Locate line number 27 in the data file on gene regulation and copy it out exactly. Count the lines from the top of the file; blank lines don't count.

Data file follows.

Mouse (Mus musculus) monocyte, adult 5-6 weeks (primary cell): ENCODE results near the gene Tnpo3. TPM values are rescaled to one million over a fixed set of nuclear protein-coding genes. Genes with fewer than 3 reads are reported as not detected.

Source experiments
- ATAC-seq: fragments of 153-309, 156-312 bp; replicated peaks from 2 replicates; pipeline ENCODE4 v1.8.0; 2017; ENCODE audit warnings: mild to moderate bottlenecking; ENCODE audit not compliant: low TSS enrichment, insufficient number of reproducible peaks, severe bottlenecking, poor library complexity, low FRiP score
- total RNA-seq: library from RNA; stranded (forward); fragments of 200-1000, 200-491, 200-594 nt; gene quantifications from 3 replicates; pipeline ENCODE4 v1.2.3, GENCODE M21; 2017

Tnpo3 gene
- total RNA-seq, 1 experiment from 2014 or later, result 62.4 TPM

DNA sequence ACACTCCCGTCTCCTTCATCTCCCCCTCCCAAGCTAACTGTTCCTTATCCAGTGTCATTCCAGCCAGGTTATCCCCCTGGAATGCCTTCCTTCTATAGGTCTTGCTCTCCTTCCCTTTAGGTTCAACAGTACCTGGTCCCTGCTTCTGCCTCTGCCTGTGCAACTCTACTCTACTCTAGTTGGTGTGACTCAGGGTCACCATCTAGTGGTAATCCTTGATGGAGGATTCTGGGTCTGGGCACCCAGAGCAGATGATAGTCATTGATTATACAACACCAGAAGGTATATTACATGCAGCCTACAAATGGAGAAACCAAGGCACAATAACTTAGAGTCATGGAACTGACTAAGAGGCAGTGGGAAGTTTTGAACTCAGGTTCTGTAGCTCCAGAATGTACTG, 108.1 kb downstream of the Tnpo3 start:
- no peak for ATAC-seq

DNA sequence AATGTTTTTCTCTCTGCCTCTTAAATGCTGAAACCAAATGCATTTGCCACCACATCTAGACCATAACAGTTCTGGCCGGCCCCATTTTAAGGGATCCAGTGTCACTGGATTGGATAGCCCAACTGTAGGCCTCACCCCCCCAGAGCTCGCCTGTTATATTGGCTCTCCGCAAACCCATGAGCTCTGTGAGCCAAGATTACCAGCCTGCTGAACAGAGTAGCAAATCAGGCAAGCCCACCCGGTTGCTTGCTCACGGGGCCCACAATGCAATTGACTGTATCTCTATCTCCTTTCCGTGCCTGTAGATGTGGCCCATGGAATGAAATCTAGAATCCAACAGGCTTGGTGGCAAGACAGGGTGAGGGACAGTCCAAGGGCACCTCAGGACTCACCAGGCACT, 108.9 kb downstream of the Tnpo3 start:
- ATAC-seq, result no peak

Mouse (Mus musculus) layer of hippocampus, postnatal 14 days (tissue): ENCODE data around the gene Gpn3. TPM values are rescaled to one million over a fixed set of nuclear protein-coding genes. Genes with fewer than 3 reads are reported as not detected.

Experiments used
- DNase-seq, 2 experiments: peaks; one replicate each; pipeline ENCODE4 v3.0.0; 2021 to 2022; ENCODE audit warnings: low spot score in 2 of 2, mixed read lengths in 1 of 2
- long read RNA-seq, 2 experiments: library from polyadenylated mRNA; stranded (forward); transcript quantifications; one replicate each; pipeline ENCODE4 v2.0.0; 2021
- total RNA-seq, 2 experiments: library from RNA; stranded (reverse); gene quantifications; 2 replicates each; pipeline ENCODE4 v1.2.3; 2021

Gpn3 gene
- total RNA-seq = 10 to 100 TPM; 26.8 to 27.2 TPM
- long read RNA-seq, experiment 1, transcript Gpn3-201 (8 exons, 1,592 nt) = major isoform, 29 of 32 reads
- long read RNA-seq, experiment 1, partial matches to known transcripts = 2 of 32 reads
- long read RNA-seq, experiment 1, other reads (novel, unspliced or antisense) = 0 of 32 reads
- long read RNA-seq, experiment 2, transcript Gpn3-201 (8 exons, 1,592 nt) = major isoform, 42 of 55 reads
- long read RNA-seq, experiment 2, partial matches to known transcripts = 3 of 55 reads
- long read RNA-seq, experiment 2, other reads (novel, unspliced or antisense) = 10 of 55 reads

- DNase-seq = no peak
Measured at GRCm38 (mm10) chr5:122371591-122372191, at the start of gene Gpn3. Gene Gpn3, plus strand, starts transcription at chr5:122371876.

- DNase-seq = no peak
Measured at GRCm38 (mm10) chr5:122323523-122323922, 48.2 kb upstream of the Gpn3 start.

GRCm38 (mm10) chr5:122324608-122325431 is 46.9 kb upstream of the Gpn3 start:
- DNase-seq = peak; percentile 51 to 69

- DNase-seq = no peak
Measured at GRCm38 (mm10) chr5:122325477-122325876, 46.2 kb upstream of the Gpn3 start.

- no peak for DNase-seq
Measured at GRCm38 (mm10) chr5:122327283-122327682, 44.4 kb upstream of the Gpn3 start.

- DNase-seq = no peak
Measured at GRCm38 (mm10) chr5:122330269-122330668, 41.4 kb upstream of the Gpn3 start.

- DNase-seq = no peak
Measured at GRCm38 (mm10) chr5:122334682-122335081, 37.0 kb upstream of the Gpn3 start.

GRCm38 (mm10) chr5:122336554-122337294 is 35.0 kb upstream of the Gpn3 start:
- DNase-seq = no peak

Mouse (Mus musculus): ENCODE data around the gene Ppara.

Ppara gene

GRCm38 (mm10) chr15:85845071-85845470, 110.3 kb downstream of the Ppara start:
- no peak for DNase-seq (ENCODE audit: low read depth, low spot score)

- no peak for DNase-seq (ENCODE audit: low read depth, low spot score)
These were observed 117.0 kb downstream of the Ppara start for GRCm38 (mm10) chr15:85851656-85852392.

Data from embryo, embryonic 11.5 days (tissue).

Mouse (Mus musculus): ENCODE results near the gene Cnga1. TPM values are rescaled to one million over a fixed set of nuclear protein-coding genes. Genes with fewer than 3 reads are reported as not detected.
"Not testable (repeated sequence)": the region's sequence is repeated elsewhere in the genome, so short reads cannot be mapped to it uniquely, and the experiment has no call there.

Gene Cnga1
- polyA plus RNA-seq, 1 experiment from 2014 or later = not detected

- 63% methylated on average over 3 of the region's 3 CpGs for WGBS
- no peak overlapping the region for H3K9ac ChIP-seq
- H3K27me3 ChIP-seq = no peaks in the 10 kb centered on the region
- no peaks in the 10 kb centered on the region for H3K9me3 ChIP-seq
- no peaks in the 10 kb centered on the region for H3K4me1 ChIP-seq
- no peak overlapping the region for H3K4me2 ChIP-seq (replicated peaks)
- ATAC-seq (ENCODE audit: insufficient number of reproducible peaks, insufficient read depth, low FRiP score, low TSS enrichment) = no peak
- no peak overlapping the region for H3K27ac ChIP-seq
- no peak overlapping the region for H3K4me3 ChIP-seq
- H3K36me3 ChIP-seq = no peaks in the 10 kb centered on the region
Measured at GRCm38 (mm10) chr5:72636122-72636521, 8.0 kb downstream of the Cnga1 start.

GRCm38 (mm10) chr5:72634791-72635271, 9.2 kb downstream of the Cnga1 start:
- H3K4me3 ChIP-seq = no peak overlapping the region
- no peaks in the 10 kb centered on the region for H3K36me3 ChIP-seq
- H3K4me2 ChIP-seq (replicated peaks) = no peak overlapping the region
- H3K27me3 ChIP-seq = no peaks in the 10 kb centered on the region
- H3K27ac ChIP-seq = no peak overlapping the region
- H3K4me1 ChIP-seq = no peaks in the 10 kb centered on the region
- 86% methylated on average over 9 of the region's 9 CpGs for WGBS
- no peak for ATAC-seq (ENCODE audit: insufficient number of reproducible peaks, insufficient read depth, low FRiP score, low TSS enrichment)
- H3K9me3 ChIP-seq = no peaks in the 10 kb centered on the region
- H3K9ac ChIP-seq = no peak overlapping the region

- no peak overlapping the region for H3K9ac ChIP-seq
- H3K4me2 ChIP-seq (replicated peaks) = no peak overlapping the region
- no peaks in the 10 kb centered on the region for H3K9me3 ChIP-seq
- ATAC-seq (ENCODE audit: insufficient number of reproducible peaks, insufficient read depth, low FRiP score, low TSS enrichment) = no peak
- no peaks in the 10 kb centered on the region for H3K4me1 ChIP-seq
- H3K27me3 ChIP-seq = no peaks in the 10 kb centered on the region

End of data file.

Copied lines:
Measured at GRCm38 (mm10) chr5:122323523-122323922, 48.2 kb upstream of the Gpn3 start.